Attempting to prevent diseases will not guarantee a completely cold-free winter, but it can go a long way towards keeping students well. Harrison and Newman had lots of advice for preventing the spread of infections. “Wash your hands,” they said. “Eat well. Sleep well. Exercise, stay hydrated, and don’t share drinks or toothbrushes. Wash your hands! Hands do a lot of carrying, and when you rub your eye, or you sneeze or cough, and then shake hands or open a door, that’s where transmission occurs.”
“Vaccines aren’t perfect, but they’re the best thing we’ve got going,” she said, citing their ability to make possible the eradication of formerly epidemic diseases such as smallpox. In November 2002, the Department of Health Services offered students the opportunity to be vaccinated against the meningococculus bacteria, which causes meningitis and the flu virus. The meningococcal vaccine protects against the four most common forms of the bacteria and lasts for three years. The flu vaccine, on the other hand, must be updated every year to reflect the changing form of the virus. There are over 100 strains of the flu virus that all produce similar effects, so the Center for Disease Control must track which strains are most prevalent and tailor each year’s vaccine, as well as other counter-measures, accordingly.
Treatment of common winter diseases tends to be symptoms-based for viral infections, as there are not many anti-viral drugs available. Decongestants, cough suppressants and the like control the uncomfortable symptoms of a disease but do nothing to speed its eradication. For bacterial infections, however, antibiotics can actually kill the cause of the illness. Antibiotics first suppress and eventually kill the invading bacteria in the body, and most are highly effective. Problems arise when people do not take the instructions for prescription medication seriously. Many people, after taking an antibiotic for a few days, will begin to feel better and assume that they are well enough to not need the rest of the prescribed amount. What they are feeling is the effect of the suppression but not the elimination of the bacteria. This creates a situation in which bacteria that survived the initial attack of the antibiotic and therefore have some slight resistance to it remain in the body and proliferate. Bacteria that are not killed are made stronger, and by neglecting to finish a full course of antibiotics, people create antibiotic-resistant strains. Essentially, it is “genetically engineering the bacteria to be better,” Harrison said.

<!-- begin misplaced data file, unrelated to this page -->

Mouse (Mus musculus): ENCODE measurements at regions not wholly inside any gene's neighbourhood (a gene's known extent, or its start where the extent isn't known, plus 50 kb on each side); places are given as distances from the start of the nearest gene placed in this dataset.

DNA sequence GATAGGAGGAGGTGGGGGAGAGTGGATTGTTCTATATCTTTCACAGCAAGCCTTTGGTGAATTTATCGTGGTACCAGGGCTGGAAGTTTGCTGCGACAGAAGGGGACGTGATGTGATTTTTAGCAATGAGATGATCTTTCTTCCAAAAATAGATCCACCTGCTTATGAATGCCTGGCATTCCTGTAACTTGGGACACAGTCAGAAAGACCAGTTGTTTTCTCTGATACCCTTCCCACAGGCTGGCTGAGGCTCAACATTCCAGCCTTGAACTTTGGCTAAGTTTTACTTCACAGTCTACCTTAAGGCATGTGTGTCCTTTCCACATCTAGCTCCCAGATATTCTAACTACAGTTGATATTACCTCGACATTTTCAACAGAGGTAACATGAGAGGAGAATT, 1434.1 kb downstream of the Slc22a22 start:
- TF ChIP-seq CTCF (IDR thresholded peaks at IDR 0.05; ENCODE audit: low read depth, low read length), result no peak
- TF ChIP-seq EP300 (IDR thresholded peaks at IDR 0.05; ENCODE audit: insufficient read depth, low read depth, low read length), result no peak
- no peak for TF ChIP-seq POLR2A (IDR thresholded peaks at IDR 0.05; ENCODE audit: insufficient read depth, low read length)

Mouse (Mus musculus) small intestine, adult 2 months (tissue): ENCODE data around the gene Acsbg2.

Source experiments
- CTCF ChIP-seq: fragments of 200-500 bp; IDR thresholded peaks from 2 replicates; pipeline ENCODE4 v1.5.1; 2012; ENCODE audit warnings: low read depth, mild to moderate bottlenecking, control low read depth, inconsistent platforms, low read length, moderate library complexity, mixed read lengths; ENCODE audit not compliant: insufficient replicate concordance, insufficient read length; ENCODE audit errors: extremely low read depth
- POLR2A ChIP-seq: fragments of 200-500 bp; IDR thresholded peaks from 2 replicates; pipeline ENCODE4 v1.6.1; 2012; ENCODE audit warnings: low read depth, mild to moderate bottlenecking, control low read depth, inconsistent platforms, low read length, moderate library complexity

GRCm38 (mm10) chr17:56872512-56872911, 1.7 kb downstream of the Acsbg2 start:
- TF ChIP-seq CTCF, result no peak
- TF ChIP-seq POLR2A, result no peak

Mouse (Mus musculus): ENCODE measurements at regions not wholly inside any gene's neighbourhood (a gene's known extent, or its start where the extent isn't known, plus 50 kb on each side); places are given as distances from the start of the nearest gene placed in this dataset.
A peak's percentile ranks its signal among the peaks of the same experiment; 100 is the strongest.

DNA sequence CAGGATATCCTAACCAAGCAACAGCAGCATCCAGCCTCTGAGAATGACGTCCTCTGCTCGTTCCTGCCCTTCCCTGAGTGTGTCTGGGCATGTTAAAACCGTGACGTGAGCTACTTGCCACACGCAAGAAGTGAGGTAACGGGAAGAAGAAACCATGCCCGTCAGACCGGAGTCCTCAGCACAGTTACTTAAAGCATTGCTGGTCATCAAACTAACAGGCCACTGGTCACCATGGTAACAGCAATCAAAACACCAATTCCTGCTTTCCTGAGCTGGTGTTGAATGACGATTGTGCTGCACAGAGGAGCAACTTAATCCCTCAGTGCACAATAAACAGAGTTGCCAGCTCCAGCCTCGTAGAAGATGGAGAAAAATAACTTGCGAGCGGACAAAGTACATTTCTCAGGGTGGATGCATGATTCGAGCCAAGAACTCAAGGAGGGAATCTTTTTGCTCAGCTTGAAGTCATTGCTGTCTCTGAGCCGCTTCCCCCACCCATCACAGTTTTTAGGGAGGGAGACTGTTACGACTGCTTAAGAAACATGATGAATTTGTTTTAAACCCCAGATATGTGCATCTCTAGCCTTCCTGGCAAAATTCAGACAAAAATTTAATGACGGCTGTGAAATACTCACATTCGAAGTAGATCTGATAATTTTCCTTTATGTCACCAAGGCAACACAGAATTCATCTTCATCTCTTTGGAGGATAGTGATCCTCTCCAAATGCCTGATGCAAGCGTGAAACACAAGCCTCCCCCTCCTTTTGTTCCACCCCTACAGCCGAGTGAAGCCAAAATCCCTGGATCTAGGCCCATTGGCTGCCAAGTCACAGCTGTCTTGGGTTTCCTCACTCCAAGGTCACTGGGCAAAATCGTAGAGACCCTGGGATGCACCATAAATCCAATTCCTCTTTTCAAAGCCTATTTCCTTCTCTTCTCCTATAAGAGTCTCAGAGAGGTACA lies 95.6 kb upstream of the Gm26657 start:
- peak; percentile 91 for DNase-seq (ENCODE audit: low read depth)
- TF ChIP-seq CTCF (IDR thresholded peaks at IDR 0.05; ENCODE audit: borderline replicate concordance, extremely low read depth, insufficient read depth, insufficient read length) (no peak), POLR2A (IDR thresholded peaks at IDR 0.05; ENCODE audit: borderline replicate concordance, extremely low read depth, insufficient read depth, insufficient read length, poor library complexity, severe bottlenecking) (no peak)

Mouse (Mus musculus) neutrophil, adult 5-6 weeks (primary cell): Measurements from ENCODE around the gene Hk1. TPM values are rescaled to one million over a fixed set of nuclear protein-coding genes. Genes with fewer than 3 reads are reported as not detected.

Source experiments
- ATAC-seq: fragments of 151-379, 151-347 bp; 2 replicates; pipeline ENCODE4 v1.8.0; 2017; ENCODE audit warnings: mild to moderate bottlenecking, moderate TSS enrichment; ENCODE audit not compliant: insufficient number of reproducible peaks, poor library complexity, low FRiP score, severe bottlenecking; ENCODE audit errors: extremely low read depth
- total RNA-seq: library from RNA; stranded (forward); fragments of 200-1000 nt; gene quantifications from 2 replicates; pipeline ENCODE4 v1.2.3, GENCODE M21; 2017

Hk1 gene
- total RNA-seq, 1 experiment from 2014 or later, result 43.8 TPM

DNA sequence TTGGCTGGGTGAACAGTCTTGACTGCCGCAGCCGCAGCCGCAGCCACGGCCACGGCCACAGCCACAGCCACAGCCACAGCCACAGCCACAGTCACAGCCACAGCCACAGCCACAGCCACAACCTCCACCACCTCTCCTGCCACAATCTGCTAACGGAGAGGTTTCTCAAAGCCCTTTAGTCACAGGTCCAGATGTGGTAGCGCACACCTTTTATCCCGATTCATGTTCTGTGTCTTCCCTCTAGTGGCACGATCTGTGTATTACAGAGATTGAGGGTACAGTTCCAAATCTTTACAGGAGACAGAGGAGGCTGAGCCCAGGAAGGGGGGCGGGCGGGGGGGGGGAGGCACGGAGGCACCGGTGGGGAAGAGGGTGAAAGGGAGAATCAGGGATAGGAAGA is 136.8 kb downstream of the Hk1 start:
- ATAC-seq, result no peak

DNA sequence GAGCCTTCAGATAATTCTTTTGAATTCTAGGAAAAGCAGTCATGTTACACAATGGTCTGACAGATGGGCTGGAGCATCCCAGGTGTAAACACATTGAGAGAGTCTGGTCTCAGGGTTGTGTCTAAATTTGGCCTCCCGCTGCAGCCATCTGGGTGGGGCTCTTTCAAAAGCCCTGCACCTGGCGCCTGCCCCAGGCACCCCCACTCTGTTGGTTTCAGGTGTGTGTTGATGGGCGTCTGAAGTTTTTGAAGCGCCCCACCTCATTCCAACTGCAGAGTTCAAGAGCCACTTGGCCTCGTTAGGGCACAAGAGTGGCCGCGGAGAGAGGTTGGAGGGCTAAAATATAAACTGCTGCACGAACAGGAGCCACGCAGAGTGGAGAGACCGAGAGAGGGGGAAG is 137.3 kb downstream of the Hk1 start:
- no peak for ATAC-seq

With a few more months of winter ahead of us, Harrison emphasizes the importance of staying healthy and trying to prevent the spread of diseases. And if you do catch a cold or the Norwalk virus that has been all over campus, remember that “getting sick just makes your immune system stronger.”
For those who would like to learn more about the history of infectious diseases, the Chapin Library has an exhibition entitled “Culture, Society and Disease” on view from now until Valentine’s Day. Also, check out the Center for Disease Control website (www.cdc.gov), the World Health Organization website (www.who.int/en) and All the Virology on the web (www.virology.net).